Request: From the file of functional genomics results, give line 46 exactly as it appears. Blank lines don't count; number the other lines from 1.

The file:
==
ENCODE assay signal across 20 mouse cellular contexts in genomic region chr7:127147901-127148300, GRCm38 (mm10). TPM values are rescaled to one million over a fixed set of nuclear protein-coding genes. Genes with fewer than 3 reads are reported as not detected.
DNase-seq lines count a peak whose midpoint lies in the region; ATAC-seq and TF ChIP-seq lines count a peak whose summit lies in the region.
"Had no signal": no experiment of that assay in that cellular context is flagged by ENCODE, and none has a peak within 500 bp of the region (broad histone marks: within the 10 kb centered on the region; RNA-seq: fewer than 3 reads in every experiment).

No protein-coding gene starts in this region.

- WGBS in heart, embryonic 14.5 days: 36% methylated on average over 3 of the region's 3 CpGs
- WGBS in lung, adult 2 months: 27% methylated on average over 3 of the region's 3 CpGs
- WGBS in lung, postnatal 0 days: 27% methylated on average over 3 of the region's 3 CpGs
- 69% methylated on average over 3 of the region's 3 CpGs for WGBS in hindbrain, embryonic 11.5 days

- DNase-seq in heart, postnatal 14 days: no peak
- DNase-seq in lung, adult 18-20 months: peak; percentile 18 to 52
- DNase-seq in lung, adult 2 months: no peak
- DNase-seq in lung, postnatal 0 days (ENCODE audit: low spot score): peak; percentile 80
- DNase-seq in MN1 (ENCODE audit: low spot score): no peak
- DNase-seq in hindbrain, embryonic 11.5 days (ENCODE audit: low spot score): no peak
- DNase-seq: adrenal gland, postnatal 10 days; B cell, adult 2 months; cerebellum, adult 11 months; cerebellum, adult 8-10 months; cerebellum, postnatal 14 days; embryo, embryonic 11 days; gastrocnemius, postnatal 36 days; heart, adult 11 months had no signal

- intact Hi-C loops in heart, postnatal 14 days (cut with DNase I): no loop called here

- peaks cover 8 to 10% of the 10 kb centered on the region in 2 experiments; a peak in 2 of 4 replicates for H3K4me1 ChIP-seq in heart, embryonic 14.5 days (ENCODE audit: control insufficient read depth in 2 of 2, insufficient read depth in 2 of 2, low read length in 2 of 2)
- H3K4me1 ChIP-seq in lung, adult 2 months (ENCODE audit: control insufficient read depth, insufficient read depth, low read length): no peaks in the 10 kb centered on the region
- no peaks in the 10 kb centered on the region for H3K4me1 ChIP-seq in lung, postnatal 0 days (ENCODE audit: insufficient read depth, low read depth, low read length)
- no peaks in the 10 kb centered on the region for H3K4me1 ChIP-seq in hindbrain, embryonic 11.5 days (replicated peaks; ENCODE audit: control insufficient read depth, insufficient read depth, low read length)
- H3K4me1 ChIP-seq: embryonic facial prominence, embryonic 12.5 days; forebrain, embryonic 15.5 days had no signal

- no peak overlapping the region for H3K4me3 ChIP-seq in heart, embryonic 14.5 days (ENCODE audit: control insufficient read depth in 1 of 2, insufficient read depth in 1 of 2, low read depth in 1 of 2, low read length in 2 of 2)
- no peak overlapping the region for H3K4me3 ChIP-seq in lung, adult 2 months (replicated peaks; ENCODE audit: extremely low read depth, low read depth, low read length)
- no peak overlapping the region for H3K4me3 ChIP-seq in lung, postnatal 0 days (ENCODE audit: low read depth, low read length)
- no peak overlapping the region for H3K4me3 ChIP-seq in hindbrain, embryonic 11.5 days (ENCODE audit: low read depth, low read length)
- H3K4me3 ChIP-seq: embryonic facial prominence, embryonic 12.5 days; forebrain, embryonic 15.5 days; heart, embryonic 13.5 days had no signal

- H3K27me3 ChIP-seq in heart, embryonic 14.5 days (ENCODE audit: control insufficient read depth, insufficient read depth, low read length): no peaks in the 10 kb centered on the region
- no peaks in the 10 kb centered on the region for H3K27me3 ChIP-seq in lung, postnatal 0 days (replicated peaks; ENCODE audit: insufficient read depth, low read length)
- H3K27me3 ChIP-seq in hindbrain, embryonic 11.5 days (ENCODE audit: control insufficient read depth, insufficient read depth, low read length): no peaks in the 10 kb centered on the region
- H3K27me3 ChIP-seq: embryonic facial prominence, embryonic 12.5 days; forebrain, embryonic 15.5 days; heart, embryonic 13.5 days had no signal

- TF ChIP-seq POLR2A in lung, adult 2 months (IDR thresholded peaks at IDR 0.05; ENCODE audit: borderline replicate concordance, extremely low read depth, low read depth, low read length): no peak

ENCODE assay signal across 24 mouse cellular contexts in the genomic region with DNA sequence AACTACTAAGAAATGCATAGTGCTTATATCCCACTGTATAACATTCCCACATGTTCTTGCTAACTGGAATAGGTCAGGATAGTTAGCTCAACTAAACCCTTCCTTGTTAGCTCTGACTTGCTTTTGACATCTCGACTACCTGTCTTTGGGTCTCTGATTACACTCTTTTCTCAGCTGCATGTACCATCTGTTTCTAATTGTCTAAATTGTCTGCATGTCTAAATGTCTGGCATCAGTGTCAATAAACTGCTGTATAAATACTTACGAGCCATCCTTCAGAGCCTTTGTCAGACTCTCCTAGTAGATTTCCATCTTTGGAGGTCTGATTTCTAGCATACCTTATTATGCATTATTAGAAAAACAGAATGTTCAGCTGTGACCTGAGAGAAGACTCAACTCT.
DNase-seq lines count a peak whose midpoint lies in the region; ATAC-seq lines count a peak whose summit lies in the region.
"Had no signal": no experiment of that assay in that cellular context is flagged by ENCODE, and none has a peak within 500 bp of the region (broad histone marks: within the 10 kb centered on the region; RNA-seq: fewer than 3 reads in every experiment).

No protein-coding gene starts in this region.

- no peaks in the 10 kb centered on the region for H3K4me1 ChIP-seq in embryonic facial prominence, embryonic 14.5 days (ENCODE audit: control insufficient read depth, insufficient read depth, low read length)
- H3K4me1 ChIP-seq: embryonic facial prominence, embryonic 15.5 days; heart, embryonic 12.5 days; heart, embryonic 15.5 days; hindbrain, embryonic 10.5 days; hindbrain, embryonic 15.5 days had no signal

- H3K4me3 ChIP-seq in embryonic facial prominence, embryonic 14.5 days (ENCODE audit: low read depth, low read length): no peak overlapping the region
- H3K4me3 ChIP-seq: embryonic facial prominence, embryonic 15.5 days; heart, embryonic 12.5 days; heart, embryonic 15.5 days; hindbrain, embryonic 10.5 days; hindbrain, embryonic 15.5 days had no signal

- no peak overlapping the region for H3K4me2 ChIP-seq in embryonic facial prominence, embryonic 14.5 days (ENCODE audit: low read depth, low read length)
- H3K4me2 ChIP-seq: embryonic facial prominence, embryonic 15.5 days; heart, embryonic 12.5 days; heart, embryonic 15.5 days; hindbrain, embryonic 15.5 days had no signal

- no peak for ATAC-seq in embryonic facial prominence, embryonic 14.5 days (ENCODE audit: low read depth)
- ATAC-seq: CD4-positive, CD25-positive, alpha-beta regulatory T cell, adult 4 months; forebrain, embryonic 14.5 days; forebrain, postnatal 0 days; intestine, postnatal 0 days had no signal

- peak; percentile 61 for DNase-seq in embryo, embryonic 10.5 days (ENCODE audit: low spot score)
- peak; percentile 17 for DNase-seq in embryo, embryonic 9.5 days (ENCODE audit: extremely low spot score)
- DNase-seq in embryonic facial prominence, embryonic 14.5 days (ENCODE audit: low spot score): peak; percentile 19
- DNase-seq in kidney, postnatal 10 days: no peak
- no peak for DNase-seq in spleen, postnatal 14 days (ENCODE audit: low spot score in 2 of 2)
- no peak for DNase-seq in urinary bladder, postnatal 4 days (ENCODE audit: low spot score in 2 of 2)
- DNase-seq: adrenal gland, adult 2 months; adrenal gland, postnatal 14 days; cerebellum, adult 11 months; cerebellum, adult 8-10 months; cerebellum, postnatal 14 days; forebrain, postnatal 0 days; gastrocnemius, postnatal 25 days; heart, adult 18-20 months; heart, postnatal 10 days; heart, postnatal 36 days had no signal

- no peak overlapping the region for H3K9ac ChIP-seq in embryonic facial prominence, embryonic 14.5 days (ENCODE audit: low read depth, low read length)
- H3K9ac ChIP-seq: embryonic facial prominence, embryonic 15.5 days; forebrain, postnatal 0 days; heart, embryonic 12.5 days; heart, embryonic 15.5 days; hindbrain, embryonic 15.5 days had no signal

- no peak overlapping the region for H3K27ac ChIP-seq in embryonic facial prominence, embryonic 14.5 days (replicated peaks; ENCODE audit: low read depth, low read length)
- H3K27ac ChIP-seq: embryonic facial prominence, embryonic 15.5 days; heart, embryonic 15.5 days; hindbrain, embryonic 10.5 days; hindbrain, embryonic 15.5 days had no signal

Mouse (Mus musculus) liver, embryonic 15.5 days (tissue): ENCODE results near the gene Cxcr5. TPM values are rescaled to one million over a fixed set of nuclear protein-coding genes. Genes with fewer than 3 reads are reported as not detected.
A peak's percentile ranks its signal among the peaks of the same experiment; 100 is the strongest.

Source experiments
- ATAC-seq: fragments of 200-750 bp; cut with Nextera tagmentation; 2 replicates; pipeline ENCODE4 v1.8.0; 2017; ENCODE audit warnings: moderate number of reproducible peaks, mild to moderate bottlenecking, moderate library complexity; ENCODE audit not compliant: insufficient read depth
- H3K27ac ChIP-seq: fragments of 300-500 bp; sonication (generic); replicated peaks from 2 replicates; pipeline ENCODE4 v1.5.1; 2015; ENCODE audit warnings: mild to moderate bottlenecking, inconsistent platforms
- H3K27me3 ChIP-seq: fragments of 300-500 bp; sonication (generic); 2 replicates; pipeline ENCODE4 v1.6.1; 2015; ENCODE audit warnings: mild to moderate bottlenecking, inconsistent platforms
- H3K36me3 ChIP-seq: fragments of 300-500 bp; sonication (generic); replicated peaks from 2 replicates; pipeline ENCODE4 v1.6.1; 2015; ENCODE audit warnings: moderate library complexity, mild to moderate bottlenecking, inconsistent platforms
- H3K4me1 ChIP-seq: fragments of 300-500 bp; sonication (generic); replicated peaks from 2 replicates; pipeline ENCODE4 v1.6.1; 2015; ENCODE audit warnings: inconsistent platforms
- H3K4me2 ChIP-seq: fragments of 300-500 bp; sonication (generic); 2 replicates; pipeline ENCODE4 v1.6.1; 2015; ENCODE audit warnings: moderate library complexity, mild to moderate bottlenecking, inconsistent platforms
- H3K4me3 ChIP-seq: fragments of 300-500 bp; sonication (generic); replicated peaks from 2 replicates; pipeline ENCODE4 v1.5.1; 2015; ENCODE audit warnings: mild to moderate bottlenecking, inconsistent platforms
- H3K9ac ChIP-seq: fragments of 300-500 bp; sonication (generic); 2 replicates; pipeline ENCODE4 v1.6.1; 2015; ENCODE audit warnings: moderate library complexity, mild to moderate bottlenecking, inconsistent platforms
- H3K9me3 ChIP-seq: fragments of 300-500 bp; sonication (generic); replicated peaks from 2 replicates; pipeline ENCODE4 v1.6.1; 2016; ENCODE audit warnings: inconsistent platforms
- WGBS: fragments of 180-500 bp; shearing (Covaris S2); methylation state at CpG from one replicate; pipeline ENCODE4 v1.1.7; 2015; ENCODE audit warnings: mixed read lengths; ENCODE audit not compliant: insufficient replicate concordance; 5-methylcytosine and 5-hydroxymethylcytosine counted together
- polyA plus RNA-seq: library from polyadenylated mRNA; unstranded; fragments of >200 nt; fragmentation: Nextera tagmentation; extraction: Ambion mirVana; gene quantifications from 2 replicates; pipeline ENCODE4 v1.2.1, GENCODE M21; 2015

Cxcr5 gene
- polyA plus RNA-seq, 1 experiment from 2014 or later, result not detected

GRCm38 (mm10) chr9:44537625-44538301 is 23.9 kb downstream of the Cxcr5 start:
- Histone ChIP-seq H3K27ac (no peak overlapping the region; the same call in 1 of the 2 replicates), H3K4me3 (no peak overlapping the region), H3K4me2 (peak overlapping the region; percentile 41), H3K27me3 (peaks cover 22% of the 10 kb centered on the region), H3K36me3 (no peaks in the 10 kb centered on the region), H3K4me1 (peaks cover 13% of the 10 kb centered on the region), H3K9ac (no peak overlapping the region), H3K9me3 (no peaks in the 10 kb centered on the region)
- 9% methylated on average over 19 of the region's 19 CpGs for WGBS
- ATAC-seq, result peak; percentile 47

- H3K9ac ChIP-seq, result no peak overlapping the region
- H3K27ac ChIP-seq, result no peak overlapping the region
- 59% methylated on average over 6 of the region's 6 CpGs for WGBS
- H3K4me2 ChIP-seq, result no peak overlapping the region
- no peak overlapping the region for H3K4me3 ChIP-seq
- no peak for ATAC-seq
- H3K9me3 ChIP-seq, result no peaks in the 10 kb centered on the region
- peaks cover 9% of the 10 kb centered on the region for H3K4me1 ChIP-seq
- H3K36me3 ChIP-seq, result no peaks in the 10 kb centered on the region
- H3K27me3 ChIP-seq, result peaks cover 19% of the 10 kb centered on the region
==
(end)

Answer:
- DNase-seq in embryonic facial prominence, embryonic 14.5 days (ENCODE audit: low spot score): peak; percentile 19